West Coast Port Strikes Puts Saskatchewan’s Landlocked Economy at RiskJuly 5, 2023
July 5, 2023
The Saskatchewan Chamber of Commerce is sounding the alarm on the strike at the West Coast ports, emphasizing the severe consequences it can have for Saskatchewan. As a landlocked province, businesses in Saskatchewan already face significant disadvantages, and any disruption in trade through the West Coast ports could have both immediate and long-term negative impacts on the province’s economy. The Chamber has written to Minister O’Regan and Minister Alghabra, stressing the need for quick resolution to avoid further harm to the Canadian economy, competitiveness, and our reputation as a stable trading nation.
In a statement, Prabha Ramaswamy, CEO of the Saskatchewan Chamber of Commerce, expressed her concern: “The strike at the West Coast ports poses a significant threat to Saskatchewan’s economy. Our province heavily relies on trade through the Vancouver-Fraser Port, with billions of dollars’ worth of commodities passing through annually. The inability to access these ports will force us to resort to high-cost alternatives in the United States, causing losses for Canadian businesses and workers.”
Saskatchewan’s landlocked status puts it at a distinct disadvantage in international trade. The province’s economy thrives on exporting various commodities, including agricultural products, minerals, and manufactured goods. The West Coast ports, particularly the Vancouver-Fraser Port, serve as vital gateways for these exports, facilitating billions of dollars in trade each year. The Vancouver-Fraser Port alone handles $17B worth of Saskatchewan commodities each year, and a total of $65B in western Canada’s trade goes through the port of Vancouver.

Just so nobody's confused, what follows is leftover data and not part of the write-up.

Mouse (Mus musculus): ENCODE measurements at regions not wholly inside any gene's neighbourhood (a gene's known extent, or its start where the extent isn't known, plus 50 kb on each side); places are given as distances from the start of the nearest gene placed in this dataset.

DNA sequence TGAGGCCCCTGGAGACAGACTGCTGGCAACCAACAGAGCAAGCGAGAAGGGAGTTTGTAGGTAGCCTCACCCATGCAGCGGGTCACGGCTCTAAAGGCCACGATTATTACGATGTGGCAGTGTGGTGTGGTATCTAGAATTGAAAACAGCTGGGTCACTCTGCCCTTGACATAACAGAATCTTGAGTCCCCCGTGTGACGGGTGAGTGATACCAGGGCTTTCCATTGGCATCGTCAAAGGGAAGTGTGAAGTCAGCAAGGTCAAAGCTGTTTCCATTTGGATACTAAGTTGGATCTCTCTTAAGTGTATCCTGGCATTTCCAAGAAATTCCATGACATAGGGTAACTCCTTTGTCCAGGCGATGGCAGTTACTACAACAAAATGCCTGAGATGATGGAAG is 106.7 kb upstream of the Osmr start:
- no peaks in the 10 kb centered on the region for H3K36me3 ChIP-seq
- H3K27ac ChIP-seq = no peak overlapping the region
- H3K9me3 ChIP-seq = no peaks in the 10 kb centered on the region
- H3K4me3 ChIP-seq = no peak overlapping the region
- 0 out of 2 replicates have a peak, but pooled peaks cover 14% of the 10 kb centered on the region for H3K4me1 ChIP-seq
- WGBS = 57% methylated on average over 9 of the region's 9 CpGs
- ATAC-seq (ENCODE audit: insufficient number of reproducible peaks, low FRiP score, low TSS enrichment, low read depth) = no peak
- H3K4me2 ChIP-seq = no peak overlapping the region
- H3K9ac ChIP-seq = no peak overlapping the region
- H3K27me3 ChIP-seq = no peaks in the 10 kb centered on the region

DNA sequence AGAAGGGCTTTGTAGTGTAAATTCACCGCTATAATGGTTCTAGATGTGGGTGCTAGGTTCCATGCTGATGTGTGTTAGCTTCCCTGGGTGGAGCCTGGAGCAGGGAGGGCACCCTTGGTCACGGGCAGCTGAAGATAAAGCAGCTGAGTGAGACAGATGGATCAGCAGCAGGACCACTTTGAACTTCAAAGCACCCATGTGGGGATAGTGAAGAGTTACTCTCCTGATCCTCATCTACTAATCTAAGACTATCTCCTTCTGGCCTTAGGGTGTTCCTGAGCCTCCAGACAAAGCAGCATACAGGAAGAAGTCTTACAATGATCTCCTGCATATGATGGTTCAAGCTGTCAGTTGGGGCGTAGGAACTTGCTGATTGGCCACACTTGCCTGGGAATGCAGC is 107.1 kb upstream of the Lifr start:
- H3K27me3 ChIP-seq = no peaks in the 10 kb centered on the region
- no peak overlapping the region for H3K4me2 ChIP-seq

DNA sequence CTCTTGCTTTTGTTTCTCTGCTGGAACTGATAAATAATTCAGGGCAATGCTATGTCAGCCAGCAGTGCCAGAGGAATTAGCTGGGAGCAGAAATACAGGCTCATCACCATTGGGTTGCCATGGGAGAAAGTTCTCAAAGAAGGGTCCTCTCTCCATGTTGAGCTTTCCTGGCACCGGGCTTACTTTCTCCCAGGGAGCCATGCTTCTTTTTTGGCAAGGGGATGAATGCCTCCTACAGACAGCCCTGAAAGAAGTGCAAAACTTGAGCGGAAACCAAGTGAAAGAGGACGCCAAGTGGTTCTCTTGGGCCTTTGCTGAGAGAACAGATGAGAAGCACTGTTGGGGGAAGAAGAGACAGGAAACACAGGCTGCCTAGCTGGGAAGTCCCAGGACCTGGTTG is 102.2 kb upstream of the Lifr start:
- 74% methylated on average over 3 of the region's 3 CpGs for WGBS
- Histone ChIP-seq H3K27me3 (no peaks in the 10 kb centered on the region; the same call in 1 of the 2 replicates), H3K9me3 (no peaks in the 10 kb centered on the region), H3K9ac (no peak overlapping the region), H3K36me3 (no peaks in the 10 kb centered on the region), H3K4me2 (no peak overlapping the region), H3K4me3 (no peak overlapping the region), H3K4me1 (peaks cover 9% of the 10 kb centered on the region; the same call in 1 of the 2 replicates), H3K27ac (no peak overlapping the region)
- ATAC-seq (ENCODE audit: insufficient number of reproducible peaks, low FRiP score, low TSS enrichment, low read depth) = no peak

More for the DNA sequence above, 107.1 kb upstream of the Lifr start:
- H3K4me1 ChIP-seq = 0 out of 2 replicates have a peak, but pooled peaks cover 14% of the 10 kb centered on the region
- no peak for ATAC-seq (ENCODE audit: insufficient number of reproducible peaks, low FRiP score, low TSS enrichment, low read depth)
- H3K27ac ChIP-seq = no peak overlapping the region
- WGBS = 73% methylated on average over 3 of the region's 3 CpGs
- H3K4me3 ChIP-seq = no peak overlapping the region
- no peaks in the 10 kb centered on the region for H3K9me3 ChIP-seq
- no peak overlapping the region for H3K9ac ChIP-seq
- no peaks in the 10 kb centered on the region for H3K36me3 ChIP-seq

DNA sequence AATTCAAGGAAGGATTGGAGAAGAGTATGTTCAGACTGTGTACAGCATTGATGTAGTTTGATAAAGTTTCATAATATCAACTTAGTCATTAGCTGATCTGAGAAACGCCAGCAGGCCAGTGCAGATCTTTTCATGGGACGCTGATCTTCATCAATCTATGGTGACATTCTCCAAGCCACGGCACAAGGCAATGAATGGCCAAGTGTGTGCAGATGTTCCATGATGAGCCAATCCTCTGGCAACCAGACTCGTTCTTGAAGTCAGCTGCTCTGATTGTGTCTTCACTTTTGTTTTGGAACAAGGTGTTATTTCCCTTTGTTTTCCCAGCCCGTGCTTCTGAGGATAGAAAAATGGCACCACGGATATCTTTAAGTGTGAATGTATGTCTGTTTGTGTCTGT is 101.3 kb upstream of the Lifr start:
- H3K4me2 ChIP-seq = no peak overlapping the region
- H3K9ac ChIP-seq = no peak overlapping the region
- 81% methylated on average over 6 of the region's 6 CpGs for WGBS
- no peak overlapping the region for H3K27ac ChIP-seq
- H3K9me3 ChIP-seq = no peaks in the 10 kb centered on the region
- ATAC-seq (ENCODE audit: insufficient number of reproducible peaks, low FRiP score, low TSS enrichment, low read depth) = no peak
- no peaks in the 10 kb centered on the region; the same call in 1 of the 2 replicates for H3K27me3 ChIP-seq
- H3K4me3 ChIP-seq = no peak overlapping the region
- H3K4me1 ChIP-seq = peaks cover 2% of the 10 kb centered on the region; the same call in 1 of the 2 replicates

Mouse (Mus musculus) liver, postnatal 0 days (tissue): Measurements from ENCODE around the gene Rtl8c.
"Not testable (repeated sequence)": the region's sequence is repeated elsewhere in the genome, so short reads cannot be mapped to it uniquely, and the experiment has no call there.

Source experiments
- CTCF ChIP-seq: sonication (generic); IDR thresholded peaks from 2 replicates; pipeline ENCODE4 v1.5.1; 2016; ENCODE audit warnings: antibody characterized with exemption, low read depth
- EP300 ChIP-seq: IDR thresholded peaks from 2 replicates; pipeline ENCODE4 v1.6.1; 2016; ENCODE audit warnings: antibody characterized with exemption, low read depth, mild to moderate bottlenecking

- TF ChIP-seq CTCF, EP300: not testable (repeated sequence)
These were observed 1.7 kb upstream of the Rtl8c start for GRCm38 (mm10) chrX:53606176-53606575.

The strike has far-reaching implications beyond Saskatchewan’s borders. With over 7,000 workers on strike, the West Coast ports currently handle a staggering $800 million worth of goods per day. This disruption poses a significant threat to Canada’s overall economy and affects businesses and consumers across the nation. Furthermore, the strike compromises Canada’s reputation as a reliable and stable trading nation, potentially leading to long-term consequences for international partnerships and investment.
The situation is exacerbated by the lack of alternative Canadian ports with additional capacity to absorb the diverted products. The existing trade infrastructure is already operating at its maximum, leaving Canadian businesses with no choice but to turn to high-cost port options in the United States. This alternative not only incurs significant financial burdens for businesses but also undermines the benefits that come from handling and shipping products domestically.
The Saskatchewan Chamber of Commerce is urging Minister O’Regan and Minister Alghabra to take swift and decisive action to resolve the collective bargaining agreement between the BC Maritime Employers Association (BCMEA) and the International Longshore and Warehouse Union (ILWU) Canada. Their intervention is crucial in ensuring the prompt resumption of operations at the West Coast ports, safeguarding Saskatchewan’s economic stability, and preserving Canada’s reputation as a reliable trading partner.